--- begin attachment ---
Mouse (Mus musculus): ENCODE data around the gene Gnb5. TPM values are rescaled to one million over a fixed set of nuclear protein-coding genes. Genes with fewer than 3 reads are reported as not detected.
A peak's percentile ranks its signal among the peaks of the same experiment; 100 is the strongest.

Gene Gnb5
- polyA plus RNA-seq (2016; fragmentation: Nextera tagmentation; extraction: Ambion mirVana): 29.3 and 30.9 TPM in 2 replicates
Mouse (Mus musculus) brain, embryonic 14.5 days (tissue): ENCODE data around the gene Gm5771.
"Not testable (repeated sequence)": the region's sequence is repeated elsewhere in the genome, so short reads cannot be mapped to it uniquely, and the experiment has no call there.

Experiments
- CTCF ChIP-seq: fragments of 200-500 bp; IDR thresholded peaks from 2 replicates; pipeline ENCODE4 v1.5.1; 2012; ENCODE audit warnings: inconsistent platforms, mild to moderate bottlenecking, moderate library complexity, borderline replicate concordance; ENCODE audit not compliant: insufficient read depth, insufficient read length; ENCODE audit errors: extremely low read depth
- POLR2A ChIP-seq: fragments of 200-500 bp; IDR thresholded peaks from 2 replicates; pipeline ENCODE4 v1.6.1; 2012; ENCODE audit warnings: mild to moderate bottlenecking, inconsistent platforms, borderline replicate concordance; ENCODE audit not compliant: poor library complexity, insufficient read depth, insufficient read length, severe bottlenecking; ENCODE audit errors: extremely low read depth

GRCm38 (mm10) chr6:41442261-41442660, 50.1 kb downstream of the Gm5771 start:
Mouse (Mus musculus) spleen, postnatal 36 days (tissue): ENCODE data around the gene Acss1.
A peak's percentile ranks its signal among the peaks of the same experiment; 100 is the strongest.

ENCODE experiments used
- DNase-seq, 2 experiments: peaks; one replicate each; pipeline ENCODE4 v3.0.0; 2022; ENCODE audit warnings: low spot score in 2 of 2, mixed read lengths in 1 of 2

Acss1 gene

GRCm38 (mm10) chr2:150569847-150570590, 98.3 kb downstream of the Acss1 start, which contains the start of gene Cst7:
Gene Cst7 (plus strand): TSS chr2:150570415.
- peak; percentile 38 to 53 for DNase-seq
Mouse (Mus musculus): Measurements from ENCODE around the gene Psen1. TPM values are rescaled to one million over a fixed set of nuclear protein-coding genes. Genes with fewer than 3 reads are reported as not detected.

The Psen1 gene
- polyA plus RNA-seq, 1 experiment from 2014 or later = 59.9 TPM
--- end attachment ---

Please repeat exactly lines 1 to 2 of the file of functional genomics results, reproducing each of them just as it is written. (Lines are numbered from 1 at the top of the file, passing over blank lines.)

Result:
Mouse (Mus musculus): ENCODE data around the gene Gnb5. TPM values are rescaled to one million over a fixed set of nuclear protein-coding genes. Genes with fewer than 3 reads are reported as not detected.
A peak's percentile ranks its signal among the peaks of the same experiment; 100 is the strongest.